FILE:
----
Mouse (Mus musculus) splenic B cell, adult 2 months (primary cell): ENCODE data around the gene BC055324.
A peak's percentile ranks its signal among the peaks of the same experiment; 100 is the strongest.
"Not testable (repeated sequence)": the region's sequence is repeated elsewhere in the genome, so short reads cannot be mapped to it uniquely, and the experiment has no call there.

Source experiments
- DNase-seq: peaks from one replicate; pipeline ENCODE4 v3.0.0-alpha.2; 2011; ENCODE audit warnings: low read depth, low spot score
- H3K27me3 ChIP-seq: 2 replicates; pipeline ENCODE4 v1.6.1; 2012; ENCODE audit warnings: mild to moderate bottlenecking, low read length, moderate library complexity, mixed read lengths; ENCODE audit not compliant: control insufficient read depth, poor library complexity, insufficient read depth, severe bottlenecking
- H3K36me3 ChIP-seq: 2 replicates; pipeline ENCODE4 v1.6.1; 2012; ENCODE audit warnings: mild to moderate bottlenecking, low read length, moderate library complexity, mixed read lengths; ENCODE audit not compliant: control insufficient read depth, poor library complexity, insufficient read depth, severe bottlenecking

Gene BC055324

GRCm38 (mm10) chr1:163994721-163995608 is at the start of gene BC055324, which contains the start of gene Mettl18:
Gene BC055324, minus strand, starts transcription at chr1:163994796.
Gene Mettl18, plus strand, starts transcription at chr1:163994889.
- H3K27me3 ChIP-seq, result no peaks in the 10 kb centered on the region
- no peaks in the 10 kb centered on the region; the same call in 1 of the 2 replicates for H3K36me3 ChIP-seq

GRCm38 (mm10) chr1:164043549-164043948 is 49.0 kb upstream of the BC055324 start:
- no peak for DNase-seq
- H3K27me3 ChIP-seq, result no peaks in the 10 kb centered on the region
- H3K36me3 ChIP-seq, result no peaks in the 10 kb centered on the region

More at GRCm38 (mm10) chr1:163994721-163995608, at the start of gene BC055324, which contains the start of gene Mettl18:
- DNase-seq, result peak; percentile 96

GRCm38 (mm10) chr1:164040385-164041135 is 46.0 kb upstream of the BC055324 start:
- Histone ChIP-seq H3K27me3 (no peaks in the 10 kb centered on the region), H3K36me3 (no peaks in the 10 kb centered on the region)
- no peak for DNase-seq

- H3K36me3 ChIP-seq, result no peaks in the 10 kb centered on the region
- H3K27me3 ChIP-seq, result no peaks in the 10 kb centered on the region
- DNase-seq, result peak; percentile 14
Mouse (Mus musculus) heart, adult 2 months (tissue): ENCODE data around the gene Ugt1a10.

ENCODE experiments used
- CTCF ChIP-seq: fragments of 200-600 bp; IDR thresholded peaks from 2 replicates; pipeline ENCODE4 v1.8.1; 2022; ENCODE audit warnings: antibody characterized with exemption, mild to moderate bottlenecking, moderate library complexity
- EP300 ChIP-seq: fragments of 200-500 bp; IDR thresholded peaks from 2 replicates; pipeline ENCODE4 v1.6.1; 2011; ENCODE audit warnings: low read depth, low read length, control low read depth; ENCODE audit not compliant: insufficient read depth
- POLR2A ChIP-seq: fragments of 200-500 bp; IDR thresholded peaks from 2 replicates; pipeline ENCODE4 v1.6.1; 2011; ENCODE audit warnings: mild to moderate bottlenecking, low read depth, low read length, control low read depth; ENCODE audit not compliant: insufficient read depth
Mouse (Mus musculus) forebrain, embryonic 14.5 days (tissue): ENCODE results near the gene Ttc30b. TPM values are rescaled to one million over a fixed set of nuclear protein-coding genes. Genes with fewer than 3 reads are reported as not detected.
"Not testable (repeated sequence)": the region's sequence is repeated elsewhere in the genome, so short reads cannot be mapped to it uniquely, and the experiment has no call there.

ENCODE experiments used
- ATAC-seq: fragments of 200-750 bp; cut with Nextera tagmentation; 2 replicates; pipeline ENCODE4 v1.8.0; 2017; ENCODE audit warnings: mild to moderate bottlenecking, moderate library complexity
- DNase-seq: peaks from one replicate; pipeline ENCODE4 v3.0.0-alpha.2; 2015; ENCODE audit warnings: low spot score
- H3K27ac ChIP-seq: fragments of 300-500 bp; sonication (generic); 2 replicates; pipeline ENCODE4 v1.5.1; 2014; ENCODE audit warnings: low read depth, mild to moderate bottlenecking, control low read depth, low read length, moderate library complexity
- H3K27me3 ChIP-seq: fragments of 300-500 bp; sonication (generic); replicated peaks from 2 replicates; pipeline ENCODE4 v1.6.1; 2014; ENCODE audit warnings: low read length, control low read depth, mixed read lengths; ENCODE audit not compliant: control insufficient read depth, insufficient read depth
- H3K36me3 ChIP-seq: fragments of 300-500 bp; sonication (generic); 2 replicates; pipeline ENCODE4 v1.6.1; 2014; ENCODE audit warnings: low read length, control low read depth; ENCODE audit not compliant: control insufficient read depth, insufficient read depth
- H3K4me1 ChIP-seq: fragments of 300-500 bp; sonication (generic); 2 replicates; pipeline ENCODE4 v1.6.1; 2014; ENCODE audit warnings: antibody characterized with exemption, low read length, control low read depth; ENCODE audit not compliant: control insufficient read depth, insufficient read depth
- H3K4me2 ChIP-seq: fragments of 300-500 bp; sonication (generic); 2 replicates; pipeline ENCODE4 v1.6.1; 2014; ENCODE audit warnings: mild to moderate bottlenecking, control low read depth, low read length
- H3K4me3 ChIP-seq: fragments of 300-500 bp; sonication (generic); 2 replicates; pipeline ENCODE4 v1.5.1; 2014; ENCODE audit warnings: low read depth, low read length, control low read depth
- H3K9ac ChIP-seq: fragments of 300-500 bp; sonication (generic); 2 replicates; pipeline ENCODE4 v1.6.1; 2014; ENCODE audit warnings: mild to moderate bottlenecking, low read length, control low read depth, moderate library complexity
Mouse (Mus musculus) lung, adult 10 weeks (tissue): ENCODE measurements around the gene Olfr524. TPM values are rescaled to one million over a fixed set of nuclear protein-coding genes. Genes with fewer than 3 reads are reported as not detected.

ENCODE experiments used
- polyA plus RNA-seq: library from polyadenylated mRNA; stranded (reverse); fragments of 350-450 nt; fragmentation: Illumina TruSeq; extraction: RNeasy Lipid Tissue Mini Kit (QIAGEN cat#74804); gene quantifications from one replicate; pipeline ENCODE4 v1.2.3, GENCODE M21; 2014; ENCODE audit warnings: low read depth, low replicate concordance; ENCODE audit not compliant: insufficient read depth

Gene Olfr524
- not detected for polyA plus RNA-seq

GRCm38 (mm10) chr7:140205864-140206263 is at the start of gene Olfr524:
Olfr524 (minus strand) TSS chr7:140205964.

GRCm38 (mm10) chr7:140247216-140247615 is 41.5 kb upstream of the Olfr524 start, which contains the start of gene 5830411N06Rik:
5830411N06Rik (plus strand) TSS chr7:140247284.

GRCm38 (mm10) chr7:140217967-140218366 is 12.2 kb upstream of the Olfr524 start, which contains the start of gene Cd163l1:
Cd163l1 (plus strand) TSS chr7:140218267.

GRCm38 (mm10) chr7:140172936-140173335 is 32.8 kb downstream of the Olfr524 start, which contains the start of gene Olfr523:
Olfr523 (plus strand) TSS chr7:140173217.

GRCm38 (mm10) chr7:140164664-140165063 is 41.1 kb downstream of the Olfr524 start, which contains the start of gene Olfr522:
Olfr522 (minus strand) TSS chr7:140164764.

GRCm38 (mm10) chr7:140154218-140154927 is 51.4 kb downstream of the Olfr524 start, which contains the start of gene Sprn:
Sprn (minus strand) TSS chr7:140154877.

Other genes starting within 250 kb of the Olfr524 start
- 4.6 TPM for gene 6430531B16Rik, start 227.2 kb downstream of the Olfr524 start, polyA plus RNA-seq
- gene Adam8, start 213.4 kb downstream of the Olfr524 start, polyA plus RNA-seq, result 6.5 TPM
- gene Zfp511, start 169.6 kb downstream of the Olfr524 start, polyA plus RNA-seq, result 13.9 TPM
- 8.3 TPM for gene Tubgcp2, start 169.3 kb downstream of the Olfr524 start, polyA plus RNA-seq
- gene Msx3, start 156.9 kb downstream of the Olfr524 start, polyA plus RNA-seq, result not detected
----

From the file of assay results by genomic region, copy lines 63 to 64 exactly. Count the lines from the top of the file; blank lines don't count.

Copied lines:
- gene Zfp511, start 169.6 kb downstream of the Olfr524 start, polyA plus RNA-seq, result 13.9 TPM
- 8.3 TPM for gene Tubgcp2, start 169.3 kb downstream of the Olfr524 start, polyA plus RNA-seq